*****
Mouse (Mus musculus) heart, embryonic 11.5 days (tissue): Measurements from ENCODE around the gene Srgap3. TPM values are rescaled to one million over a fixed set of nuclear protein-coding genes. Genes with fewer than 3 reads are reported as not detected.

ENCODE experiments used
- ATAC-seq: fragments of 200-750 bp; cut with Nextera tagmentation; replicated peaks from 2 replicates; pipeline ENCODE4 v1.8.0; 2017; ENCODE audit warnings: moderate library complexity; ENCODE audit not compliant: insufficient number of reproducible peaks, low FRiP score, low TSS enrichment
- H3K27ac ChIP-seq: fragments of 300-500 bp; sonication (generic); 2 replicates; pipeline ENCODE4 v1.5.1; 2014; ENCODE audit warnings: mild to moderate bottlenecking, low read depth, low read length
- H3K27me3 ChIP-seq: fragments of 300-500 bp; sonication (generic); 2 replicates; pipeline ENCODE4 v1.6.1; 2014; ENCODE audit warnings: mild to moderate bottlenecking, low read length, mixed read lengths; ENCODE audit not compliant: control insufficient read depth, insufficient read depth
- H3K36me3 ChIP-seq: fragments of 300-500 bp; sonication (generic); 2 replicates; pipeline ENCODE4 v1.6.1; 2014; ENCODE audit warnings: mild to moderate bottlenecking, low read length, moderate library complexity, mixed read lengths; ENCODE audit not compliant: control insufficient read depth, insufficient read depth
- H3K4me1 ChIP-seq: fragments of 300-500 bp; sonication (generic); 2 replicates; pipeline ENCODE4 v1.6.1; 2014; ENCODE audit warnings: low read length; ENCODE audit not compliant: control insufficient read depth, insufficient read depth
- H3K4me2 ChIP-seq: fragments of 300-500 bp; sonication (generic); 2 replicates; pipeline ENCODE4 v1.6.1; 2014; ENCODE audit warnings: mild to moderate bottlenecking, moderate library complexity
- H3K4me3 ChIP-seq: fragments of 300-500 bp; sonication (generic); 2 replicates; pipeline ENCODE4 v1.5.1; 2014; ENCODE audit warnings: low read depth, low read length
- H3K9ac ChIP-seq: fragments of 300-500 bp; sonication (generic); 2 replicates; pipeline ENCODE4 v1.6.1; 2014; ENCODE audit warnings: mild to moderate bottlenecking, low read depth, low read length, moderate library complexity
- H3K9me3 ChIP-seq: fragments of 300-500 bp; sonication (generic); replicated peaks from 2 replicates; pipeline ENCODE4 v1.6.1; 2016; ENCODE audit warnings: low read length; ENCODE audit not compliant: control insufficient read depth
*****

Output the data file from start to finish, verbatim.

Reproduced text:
Mouse (Mus musculus) heart, embryonic 11.5 days (tissue): Measurements from ENCODE around the gene Srgap3. TPM values are rescaled to one million over a fixed set of nuclear protein-coding genes. Genes with fewer than 3 reads are reported as not detected.

ENCODE experiments used
- ATAC-seq: fragments of 200-750 bp; cut with Nextera tagmentation; replicated peaks from 2 replicates; pipeline ENCODE4 v1.8.0; 2017; ENCODE audit warnings: moderate library complexity; ENCODE audit not compliant: insufficient number of reproducible peaks, low FRiP score, low TSS enrichment
- H3K27ac ChIP-seq: fragments of 300-500 bp; sonication (generic); 2 replicates; pipeline ENCODE4 v1.5.1; 2014; ENCODE audit warnings: mild to moderate bottlenecking, low read depth, low read length
- H3K27me3 ChIP-seq: fragments of 300-500 bp; sonication (generic); 2 replicates; pipeline ENCODE4 v1.6.1; 2014; ENCODE audit warnings: mild to moderate bottlenecking, low read length, mixed read lengths; ENCODE audit not compliant: control insufficient read depth, insufficient read depth
- H3K36me3 ChIP-seq: fragments of 300-500 bp; sonication (generic); 2 replicates; pipeline ENCODE4 v1.6.1; 2014; ENCODE audit warnings: mild to moderate bottlenecking, low read length, moderate library complexity, mixed read lengths; ENCODE audit not compliant: control insufficient read depth, insufficient read depth
- H3K4me1 ChIP-seq: fragments of 300-500 bp; sonication (generic); 2 replicates; pipeline ENCODE4 v1.6.1; 2014; ENCODE audit warnings: low read length; ENCODE audit not compliant: control insufficient read depth, insufficient read depth
- H3K4me2 ChIP-seq: fragments of 300-500 bp; sonication (generic); 2 replicates; pipeline ENCODE4 v1.6.1; 2014; ENCODE audit warnings: mild to moderate bottlenecking, moderate library complexity
- H3K4me3 ChIP-seq: fragments of 300-500 bp; sonication (generic); 2 replicates; pipeline ENCODE4 v1.5.1; 2014; ENCODE audit warnings: low read depth, low read length
- H3K9ac ChIP-seq: fragments of 300-500 bp; sonication (generic); 2 replicates; pipeline ENCODE4 v1.6.1; 2014; ENCODE audit warnings: mild to moderate bottlenecking, low read depth, low read length, moderate library complexity
- H3K9me3 ChIP-seq: fragments of 300-500 bp; sonication (generic); replicated peaks from 2 replicates; pipeline ENCODE4 v1.6.1; 2016; ENCODE audit warnings: low read length; ENCODE audit not compliant: control insufficient read depth